Celebrating holidays is nothing new. However, the start of this year’s fall season is seeming to enthrall consumers far more than in previous years, most likely due to the pandemic.
According Shane O’Neill, a contributor to the New York Times, “This fall season feels, somehow, even more seasonal than in years past. Google searches for ‘season’ are at a high, with users recasting events large and small as seasons unto themselves.”
This includes celebrating the start of “spooky” season, “pumpkin spice” season and more.
O’Neill contributes this increased festivity to the pandemic and months of quarantine, isolation and sadness. With this in mind, he writes, “perhaps it’s not surprising that seasonal devotion has seeped into the lexicon.”
As a result, this year may be a great year for your facility to go all-out for Halloween and the holidays that follow. Take advantage of consumers’ pent-up need to celebrate and rejoice in yearly traditions.
For evidence, look no further than this year’s Halloween sales predictions, with the National Retail Federation predicting spending on Halloween-related items “to reach an all-time high of $10.14 billion, up from $8.05 billion in 2020.”
Ideas to Take Advantage of the Holidays
Keeping these projections and insights in mind, here are ideas for how your rec center can take advantage of Halloween:
- Turn part of your facility into a “haunted house” and open it up to the community.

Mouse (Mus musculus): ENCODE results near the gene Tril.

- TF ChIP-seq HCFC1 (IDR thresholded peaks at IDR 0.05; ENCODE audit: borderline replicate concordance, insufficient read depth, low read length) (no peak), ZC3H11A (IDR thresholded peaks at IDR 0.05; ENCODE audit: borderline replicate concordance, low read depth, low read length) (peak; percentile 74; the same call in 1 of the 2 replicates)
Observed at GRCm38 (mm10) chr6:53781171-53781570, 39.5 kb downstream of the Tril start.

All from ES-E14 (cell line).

- Host a trick-or-treat party. Have different departments with your rec center or even across campus pass out candy to members.
- Encourage staff to dress up for Halloween. And if you’re the leader, be sure to take part.
- Feature pumpkin-spice flavored specials at your café.
And here are some ideas on how your rec center can take advantage of the holidays to come:
- Host a Thanksgiving dinner for staff, or coordinate small group gatherings to celebrate.
- Have a holiday cookie bake off.
- Throw a New Year’s bash once students return and use it as a goal-setting opportunity.
Many of these ideas won’t necessarily generate revenue but will serve as community builders after 18 months of uncertainty.
“Consumer spending aside, embracing seasons offers a chance to inject levity into casual conversations and social media discourse,” wrote O’Neill. “It’s an easy way for people to bond over their shared enthusiasms.”
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